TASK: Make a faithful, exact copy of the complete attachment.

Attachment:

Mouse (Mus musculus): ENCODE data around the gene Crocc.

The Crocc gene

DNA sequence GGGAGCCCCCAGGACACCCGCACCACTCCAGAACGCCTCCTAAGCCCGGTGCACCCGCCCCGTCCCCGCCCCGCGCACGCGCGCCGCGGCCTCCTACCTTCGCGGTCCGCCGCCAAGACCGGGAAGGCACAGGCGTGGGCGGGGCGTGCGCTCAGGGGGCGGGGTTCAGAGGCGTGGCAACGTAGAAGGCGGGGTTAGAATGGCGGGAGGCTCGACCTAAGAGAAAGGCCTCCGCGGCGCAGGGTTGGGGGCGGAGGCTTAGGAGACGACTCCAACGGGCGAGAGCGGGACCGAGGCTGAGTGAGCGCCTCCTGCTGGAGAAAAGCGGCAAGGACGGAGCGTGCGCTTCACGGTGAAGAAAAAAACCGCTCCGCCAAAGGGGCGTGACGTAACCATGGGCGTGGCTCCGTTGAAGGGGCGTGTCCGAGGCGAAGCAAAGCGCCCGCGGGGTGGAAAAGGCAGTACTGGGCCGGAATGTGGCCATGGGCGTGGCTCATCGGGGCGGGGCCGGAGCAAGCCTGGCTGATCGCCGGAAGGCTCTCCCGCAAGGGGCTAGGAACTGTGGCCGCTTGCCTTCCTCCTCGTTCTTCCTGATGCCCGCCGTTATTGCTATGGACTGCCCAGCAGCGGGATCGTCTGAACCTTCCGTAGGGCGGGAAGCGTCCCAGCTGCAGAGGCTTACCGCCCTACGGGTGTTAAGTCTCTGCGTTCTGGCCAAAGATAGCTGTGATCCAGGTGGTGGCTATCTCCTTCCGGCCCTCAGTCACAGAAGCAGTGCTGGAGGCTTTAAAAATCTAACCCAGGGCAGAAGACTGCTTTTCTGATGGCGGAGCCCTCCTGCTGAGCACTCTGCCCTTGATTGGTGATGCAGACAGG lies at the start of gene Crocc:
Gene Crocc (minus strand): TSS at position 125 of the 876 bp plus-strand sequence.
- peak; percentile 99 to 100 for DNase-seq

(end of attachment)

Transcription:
Mouse (Mus musculus): ENCODE data around the gene Crocc.

The Crocc gene

DNA sequence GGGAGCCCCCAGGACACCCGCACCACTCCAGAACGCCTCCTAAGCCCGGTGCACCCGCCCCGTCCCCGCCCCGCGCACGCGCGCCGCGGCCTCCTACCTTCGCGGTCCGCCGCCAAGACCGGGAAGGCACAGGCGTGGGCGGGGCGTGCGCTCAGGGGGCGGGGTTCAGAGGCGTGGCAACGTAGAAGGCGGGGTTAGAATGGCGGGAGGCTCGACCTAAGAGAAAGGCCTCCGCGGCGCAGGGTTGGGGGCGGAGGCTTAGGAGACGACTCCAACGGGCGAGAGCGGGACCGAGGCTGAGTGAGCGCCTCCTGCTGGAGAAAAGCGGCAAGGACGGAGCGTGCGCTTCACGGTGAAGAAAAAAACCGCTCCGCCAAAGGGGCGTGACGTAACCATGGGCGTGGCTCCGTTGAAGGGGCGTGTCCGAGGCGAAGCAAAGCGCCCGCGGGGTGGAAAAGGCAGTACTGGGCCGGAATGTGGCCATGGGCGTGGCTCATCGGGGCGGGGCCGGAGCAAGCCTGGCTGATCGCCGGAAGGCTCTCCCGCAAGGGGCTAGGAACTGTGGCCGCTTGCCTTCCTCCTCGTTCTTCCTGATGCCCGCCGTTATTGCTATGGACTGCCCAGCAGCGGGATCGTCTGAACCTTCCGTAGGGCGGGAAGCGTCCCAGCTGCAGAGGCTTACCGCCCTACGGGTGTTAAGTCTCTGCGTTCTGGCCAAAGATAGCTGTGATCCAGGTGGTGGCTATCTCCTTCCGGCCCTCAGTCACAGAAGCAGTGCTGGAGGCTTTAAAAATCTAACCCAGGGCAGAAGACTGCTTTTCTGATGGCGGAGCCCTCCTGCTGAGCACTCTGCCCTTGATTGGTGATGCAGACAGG lies at the start of gene Crocc:
Gene Crocc (minus strand): TSS at position 125 of the 876 bp plus-strand sequence.
- peak; percentile 99 to 100 for DNase-seq